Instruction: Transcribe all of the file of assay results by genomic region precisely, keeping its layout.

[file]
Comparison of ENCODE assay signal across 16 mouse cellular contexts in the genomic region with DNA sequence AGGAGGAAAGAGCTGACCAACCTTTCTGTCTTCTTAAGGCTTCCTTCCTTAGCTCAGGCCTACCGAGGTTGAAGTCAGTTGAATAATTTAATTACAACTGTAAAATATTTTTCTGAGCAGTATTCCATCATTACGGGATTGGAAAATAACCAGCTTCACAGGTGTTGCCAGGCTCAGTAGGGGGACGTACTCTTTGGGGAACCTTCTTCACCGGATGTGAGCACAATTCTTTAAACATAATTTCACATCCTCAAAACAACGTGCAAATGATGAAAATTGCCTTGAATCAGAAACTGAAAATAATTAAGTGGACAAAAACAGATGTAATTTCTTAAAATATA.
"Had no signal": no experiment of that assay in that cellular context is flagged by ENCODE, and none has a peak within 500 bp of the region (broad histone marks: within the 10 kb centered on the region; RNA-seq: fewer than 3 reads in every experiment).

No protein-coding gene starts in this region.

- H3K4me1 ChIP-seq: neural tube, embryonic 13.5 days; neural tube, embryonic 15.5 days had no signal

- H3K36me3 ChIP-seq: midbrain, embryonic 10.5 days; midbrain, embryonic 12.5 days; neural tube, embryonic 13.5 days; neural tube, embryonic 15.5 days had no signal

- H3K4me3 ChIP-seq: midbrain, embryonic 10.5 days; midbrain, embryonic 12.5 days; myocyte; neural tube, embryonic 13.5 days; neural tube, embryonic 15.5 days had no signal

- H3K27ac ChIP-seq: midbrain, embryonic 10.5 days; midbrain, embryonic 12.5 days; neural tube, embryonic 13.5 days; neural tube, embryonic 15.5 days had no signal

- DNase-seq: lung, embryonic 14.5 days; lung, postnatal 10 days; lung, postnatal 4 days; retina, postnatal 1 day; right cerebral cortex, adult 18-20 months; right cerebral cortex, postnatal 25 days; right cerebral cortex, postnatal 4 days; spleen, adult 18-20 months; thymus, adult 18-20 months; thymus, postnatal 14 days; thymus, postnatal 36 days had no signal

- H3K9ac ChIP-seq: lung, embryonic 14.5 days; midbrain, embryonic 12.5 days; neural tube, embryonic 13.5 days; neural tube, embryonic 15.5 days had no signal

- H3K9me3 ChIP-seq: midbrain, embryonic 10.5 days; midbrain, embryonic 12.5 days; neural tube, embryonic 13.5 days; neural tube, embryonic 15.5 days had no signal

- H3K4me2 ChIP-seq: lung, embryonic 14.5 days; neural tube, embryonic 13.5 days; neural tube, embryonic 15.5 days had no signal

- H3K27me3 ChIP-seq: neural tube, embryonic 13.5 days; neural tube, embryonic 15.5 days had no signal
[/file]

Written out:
Comparison of ENCODE assay signal across 16 mouse cellular contexts in the genomic region with DNA sequence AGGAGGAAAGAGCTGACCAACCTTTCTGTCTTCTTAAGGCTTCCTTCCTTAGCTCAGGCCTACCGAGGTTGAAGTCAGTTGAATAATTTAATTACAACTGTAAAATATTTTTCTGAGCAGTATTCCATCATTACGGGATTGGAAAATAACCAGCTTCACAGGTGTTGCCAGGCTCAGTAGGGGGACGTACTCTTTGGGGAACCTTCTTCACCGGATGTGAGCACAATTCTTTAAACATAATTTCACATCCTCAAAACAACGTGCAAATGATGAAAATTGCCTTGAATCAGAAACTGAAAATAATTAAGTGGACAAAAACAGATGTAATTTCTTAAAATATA.
"Had no signal": no experiment of that assay in that cellular context is flagged by ENCODE, and none has a peak within 500 bp of the region (broad histone marks: within the 10 kb centered on the region; RNA-seq: fewer than 3 reads in every experiment).

No protein-coding gene starts in this region.

- H3K4me1 ChIP-seq: neural tube, embryonic 13.5 days; neural tube, embryonic 15.5 days had no signal

- H3K36me3 ChIP-seq: midbrain, embryonic 10.5 days; midbrain, embryonic 12.5 days; neural tube, embryonic 13.5 days; neural tube, embryonic 15.5 days had no signal

- H3K4me3 ChIP-seq: midbrain, embryonic 10.5 days; midbrain, embryonic 12.5 days; myocyte; neural tube, embryonic 13.5 days; neural tube, embryonic 15.5 days had no signal

- H3K27ac ChIP-seq: midbrain, embryonic 10.5 days; midbrain, embryonic 12.5 days; neural tube, embryonic 13.5 days; neural tube, embryonic 15.5 days had no signal

- DNase-seq: lung, embryonic 14.5 days; lung, postnatal 10 days; lung, postnatal 4 days; retina, postnatal 1 day; right cerebral cortex, adult 18-20 months; right cerebral cortex, postnatal 25 days; right cerebral cortex, postnatal 4 days; spleen, adult 18-20 months; thymus, adult 18-20 months; thymus, postnatal 14 days; thymus, postnatal 36 days had no signal

- H3K9ac ChIP-seq: lung, embryonic 14.5 days; midbrain, embryonic 12.5 days; neural tube, embryonic 13.5 days; neural tube, embryonic 15.5 days had no signal

- H3K9me3 ChIP-seq: midbrain, embryonic 10.5 days; midbrain, embryonic 12.5 days; neural tube, embryonic 13.5 days; neural tube, embryonic 15.5 days had no signal

- H3K4me2 ChIP-seq: lung, embryonic 14.5 days; neural tube, embryonic 13.5 days; neural tube, embryonic 15.5 days had no signal

- H3K27me3 ChIP-seq: neural tube, embryonic 13.5 days; neural tube, embryonic 15.5 days had no signal